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Baclofen into the lateral parabrachial nucleus induces hypertonic sodium chloride intake during cell dehydration

Baclofen into the lateral parabrachial nucleus induces hypertonic sodium chloride intake during cell dehydration

Thus, the present results show that the blockade of LPBN mechanisms with baclofen induces hypertonic NaCl intake and reduces water intake in cell-dehydrated rats and induces hypertonic NaCl intake and reduces urinary sodium excretion and diuresis in fluid replete rats [31], all responses consistent with an action of LPBN mechanisms against body fluid volume expansion as previously proposed for the serotonergic mechanism in the LPBN [36]. Thus, further studies in rats submitted to intracellular dehydration are needed to test the effects of GABA receptors of the LPBN on behavioral and renal functions that induce to volume expansion.
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Sodium Chloride Crystallization by Electric Discharge in Brine

Sodium Chloride Crystallization by Electric Discharge in Brine

are being ejected from the solution, then some of them may be seem in the plasma-phase, as ionized or excited species. So, an evidence-based approach was made by Optical Emission Spectroscopy, to verify what species were present in the discharge zone. And indeed, it was possible to identify Sodium (Na I at 589,59240 nm) and Chloride (Cl I at 767,24 and 771,76 nm) emissions, clearly coming from the solution. In addition, it was possible to see reactive OH radicals (coming from water molecules, at 315 nm), nitrogen and oxygen species from the atmospheric gas (N II at 315.93 nm, NO I at 338,64 nm, N II at 359,36 nm, N I at 379,65; and O II at 376,24; 397,32 and 407,88 nm) 22 .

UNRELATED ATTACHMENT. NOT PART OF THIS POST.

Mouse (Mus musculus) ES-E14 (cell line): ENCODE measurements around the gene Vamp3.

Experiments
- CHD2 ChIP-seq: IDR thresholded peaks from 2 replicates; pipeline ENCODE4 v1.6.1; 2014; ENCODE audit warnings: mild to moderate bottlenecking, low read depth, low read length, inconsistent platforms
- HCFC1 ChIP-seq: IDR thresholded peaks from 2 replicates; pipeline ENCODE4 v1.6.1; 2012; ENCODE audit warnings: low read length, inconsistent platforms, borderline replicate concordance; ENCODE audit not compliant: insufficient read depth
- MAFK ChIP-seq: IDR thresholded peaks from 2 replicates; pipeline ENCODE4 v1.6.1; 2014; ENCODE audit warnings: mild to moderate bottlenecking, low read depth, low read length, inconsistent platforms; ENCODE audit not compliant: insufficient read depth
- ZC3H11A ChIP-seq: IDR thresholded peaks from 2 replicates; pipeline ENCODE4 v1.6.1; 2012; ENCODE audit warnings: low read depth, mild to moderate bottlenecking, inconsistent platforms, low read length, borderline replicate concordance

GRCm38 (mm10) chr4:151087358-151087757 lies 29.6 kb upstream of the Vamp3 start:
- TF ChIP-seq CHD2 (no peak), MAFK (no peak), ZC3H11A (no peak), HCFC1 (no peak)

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A KINETC STUDY OF CHALCOPYRITE LEACHING BY FERRIC SULPHATE AND SODIUM CHLORIDE

A KINETC STUDY OF CHALCOPYRITE LEACHING BY FERRIC SULPHATE AND SODIUM CHLORIDE

varied from 60ºC to 90ºC, whereas the NaCl concentration was increased up to 2mol/L. Chloride ions improved copper extractions, which increased from 16.4% in the absence to 29.4% with 1mol/L NaCl. The experimental data were fitted to the shrinking core model for constant particle size. The leaching kinetics was controlled by chemical reaction on the particle surface with activation energy of 55.6kJ/mol. Chloride ions also increased the reaction rate constant, which was about 1.5 to 2 times that in the absence of chloride and the reaction order was 0.24 with respect to NaCl.
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A new insight about pharmaceutical dosage forms for benzathine penicillin G

A new insight about pharmaceutical dosage forms for benzathine penicillin G